In a landmark research study, researchers utilizing NASA’s Hubble Space Telescope have actually mapped the enormous envelope of gas, called a halo, surrounding the Andromeda galaxy, our closest big galactic next-door neighbor. Scientists were amazed to discover that this rare, almost unnoticeable halo of diffuse plasma extends 1.3 million light-years from the galaxy—about midway to our Milky Way—and as far as 2 million light-years in some instructions. This indicates that Andromeda’s halo is currently running into the halo of our own galaxy.
They likewise discovered that the halo has a layered structure, with 2 primary embedded and unique shells of gas. This is the most thorough research study of a halo surrounding a galaxy.
“Understanding the huge halos of gas surrounding galaxies is immensely important,” discussed co-investigator Samantha Berek of Yale University in New Haven, Connecticut. “This reservoir of gas contains fuel for future star formation within the galaxy, as well as outflows from events such as supernovae. It’s full of clues regarding the past and future evolution of the galaxy, and we’re finally able to study it in great detail in our closest galactic neighbor.”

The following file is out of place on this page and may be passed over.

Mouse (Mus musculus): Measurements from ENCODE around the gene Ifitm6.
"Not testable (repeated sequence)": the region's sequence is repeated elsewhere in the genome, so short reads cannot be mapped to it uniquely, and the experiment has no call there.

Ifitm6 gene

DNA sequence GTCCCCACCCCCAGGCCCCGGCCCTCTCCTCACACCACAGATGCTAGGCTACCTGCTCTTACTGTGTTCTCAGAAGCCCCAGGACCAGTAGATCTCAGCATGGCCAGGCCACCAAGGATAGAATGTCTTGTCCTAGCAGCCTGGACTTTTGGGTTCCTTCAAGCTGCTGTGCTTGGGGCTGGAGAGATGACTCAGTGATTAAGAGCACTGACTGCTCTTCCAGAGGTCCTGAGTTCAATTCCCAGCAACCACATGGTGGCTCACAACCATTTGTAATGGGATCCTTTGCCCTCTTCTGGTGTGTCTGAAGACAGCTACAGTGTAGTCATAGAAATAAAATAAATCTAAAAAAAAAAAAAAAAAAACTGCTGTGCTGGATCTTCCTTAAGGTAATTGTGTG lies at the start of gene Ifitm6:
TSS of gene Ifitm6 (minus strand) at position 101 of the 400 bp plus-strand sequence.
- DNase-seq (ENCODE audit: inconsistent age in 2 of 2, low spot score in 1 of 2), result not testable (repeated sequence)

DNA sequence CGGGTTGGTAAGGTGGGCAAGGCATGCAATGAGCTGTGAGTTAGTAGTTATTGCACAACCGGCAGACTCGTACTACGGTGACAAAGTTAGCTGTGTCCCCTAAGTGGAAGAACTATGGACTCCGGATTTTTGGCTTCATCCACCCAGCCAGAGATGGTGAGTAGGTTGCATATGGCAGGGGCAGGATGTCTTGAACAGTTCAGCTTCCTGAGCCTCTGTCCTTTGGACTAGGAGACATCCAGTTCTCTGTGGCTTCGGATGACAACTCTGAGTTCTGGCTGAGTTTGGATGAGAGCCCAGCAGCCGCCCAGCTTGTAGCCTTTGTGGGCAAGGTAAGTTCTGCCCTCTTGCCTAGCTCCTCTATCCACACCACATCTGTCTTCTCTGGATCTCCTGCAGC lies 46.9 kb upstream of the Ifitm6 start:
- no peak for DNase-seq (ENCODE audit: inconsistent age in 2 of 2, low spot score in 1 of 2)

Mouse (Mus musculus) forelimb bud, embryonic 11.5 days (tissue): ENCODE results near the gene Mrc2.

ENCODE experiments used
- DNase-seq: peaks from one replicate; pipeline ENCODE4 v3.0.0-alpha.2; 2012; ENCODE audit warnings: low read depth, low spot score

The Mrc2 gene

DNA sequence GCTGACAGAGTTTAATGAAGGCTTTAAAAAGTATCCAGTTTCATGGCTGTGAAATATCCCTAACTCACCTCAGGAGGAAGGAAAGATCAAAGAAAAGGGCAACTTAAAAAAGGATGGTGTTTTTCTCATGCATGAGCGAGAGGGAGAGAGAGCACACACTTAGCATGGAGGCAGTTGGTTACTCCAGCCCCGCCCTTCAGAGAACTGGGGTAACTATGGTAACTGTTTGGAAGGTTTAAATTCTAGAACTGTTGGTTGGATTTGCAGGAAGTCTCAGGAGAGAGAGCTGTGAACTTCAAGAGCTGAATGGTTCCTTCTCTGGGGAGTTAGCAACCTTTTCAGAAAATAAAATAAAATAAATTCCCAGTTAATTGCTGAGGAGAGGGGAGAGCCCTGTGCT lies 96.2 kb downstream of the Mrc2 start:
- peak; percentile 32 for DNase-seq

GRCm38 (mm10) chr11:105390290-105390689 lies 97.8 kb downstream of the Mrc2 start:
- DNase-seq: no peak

“We find the inner shell that extends to about a half million light-years is far more complex and dynamic,” discussed research study leader Nicolas Lehner of the University of Notre Dame in Indiana. “The outer shell is smoother and hotter. This difference is a likely result from the impact of supernova activity in the galaxy’s disk more directly affecting the inner halo.”
A signature of this activity is the group’s discovery of a big quantity of heavy aspects in the gaseous halo of Andromeda. Heavier aspects are formulated in the interiors of stars and after that ejected into area—in some cases strongly as a star passes away. The halo is then polluted with this product from outstanding surges.
The Andromeda galaxy, likewise called M31, is a stunning spiral of maybe as numerous as 1 trillion stars and equivalent in size to our Milky Way. At a range of 2.5 million light-years, it is so near to us that the galaxy looks like a cigar-shaped spot of light high in the fall sky. If its gaseous halo might be seen with the naked eye, it would have to do with 3 times the width of the Big Dipper. This would quickly be the greatest function on the nighttime sky.